Agriculture can be said to be England's oldest and most important industry, with the growth of the City dependent on the supply of food to support its growing population for centuries. Whilst evidence suggests some livery companies were active as early as 1155, it is thought farmers were not represented until much later, since they operated outside the square mile, unlike the related trades of Bakers, Butchers, Poulters, Woolmen and Fruiterers.
The Company’s origins stem from the Chairman's Committee of the British Red Cross Agricultural Fund, which was set up during the Second World War to raise funds for the war effort. The whole of agriculture and its ancillary trades combined to raise over £8.5million.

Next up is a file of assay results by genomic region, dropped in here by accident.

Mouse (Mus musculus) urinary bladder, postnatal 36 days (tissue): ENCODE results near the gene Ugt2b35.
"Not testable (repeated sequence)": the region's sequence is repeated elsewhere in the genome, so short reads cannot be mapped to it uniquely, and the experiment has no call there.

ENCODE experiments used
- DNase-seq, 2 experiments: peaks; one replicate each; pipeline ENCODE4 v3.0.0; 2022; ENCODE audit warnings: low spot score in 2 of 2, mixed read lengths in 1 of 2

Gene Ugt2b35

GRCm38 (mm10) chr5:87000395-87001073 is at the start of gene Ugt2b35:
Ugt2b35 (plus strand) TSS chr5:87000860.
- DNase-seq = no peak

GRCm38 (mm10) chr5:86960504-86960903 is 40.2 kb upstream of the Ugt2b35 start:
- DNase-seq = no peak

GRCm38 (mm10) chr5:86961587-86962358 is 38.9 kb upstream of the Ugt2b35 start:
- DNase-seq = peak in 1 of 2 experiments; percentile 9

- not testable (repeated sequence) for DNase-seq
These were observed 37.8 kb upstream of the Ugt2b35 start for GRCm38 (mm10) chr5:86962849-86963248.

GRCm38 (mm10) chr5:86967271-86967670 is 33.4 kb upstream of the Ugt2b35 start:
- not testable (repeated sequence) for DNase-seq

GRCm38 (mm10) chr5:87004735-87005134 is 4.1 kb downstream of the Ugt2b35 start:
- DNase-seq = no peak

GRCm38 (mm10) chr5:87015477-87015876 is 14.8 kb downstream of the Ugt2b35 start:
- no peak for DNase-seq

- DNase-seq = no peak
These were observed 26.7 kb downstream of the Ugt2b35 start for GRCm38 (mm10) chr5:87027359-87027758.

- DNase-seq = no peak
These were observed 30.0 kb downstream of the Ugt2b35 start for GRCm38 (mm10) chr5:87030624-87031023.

To perpetuate the Fund’s good intentions plans were initiated to create a livery company:
- 1946: Company of Agriculturalists of the City of London formed
- 1952: Worshipful Company of Farmers grant of Livery approved
- 1955: Royal Charter gained
The Livery Companies of London, of which the Worshipful Company of Farmers stands 80th in precedence, were originally founded as Trade Guilds to regulate the crafts and professions operating in the 'square mile' of the City and to help run the civic government of the City, including the election of the Lord Mayor and the Sheriffs through assemblies at the Guildhall. They took part in ceremonial events and collective acts of worship, whilst pursuing an ethos of charity, welfare and education associated with their trade/profession.